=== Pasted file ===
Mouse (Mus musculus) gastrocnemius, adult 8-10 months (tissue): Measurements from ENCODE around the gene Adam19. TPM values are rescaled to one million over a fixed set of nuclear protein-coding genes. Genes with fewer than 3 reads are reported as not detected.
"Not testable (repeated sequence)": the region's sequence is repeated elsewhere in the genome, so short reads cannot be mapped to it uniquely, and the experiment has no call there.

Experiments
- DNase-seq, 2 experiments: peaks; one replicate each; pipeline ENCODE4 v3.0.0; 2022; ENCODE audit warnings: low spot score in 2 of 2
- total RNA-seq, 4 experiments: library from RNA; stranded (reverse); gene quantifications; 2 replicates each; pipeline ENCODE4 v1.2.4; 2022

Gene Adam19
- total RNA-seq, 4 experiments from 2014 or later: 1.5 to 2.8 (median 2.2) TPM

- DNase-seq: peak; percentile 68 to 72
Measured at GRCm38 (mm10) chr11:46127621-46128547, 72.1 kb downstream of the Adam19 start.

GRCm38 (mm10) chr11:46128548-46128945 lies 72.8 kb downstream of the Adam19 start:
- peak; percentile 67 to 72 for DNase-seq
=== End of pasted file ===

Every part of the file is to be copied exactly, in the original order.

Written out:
Mouse (Mus musculus) gastrocnemius, adult 8-10 months (tissue): Measurements from ENCODE around the gene Adam19. TPM values are rescaled to one million over a fixed set of nuclear protein-coding genes. Genes with fewer than 3 reads are reported as not detected.
"Not testable (repeated sequence)": the region's sequence is repeated elsewhere in the genome, so short reads cannot be mapped to it uniquely, and the experiment has no call there.

Experiments
- DNase-seq, 2 experiments: peaks; one replicate each; pipeline ENCODE4 v3.0.0; 2022; ENCODE audit warnings: low spot score in 2 of 2
- total RNA-seq, 4 experiments: library from RNA; stranded (reverse); gene quantifications; 2 replicates each; pipeline ENCODE4 v1.2.4; 2022

Gene Adam19
- total RNA-seq, 4 experiments from 2014 or later: 1.5 to 2.8 (median 2.2) TPM

- DNase-seq: peak; percentile 68 to 72
Measured at GRCm38 (mm10) chr11:46127621-46128547, 72.1 kb downstream of the Adam19 start.

GRCm38 (mm10) chr11:46128548-46128945 lies 72.8 kb downstream of the Adam19 start:
- peak; percentile 67 to 72 for DNase-seq